A Last-Ditch Effort and Personalized Surgeon Letter Improves PROMs Follow-Up Rate in Sports Medicine Patients: A Crossover Randomized Controlled Trial

J Knee Surg. 2021 Jan;34(2):130-136. doi: 10.1055/s-0039-1694057. Epub 2019 Aug 7.


Patient-reported outcomes measures (PROMs) are important for the advancement of orthopaedic surgeries. The primary difficulty while collecting PROMs is obtaining adequate follow-up rates. Therefore, it is important to find methods to improve follow-up, especially in patients who have failed to respond to initial attempts. We hypothesized that PROMs follow-up could be effectively increased by sending a salvage-effort personalized surgeon letter to sports medicine patients who failed to respond to initial (centralized electronic, mail, and/or phone contacts) PROMs collection 1 year after surgery. Patients who failed to respond to 1-year follow-up of postoperative PROMs collection at our outpatient sports medicine surgery center were included. Patients were randomized into an intervention or control group. Patients in the intervention group were mailed PROMs form and an Institutional Review Board-approved letter that was personalized with surgical information, surgeon picture, and surgeon signature. Control group was mailed the same letter a month later. Chi-squared analysis was conducted at 5 weeks. Out of 843 surgeries, our initial 1-year PROMs follow-up rate was 65%, which allowed for 292 patients to be eligible for our study. After exclusions, 281 patients (randomized to 140 control group and 141 intervention group) were included in our study. We found a 20% response rate in the intervention group with 28 patients returning PROMs as compared with a 1.4% rate in the control group with two patients returning PROMs. The odds ratio was 17.1 (95% confidence interval: 4-73.3; p < 0.0001). A salvage-effort personalized surgeon letter is an efficient and relatively cost-effective method to increase PROMs follow-up rate, which means that a personalized surgeon letter can reach and engage patients who would otherwise be considered lost to follow-up, allowing for better outcomes monitoring after surgery.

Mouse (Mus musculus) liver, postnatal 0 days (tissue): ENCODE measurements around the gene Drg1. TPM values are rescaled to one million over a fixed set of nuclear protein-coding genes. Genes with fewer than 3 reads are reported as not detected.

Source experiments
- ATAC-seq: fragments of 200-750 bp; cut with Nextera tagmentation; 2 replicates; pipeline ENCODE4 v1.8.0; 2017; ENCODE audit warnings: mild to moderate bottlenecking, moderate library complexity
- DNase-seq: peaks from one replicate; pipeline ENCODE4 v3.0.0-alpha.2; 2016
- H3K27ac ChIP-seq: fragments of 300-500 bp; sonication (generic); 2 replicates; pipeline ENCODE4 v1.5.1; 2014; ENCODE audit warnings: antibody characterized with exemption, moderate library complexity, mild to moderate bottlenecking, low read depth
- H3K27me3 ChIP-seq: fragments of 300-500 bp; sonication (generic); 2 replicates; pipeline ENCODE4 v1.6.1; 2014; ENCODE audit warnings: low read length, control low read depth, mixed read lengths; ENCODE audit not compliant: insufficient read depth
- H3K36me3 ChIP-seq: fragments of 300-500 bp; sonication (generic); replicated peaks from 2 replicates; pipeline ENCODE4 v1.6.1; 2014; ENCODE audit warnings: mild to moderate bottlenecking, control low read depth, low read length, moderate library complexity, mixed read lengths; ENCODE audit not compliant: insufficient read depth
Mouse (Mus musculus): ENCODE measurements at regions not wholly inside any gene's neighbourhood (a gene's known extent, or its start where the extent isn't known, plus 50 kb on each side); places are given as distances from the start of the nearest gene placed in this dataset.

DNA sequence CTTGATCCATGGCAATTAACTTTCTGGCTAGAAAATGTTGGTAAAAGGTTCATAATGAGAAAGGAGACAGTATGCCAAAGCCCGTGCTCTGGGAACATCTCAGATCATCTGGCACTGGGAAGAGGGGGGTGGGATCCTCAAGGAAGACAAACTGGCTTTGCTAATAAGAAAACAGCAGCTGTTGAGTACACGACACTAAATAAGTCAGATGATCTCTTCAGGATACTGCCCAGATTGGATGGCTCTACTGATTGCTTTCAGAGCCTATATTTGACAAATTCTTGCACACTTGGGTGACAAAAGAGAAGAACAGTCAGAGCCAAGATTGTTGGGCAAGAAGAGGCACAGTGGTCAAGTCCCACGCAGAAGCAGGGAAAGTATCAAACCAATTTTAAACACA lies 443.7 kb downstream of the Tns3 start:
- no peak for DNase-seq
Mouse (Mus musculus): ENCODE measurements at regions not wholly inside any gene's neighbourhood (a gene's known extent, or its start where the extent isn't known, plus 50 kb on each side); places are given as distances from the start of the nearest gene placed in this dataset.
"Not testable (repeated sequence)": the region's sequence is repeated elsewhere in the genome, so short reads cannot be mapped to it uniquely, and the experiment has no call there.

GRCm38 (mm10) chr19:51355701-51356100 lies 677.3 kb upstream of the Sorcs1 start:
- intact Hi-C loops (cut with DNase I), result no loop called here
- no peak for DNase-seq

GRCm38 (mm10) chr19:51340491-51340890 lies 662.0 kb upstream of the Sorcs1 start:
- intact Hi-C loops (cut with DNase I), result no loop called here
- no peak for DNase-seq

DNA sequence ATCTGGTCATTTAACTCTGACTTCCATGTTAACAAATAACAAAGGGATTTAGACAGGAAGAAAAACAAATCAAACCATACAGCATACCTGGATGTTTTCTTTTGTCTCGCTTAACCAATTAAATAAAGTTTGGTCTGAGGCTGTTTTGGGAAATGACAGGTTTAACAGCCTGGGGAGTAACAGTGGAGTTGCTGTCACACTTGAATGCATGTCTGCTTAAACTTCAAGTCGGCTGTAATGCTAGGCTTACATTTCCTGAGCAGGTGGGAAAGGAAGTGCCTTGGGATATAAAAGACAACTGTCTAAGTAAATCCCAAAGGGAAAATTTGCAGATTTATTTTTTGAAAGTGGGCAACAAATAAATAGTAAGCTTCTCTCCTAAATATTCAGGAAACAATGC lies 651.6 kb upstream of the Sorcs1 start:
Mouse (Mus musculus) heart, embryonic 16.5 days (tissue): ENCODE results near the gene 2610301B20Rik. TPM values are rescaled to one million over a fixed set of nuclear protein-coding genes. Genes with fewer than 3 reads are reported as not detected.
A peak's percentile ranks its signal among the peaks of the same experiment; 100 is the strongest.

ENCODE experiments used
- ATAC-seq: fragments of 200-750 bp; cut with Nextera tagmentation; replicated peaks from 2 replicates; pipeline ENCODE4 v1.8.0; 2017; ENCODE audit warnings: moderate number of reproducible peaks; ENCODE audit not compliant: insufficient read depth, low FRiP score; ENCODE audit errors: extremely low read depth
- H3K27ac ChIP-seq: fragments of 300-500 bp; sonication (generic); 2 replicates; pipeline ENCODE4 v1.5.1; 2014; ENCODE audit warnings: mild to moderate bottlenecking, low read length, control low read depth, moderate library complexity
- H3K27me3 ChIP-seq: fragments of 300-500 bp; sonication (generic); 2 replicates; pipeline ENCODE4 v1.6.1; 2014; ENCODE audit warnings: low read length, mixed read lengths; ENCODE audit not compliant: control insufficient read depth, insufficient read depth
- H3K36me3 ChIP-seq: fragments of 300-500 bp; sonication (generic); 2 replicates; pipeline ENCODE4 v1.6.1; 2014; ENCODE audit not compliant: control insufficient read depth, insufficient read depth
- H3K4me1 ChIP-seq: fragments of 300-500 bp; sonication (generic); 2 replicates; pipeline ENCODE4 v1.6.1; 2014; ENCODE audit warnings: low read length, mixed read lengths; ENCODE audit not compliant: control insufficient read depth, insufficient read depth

Publication types

  • Randomized Controlled Trial

MeSH terms

  • Aftercare*
  • Correspondence as Topic*
  • Cross-Over Studies
  • Female
  • Humans
  • Male
  • Middle Aged
  • Patient Reported Outcome Measures*
  • Reminder Systems*
  • Sports Medicine*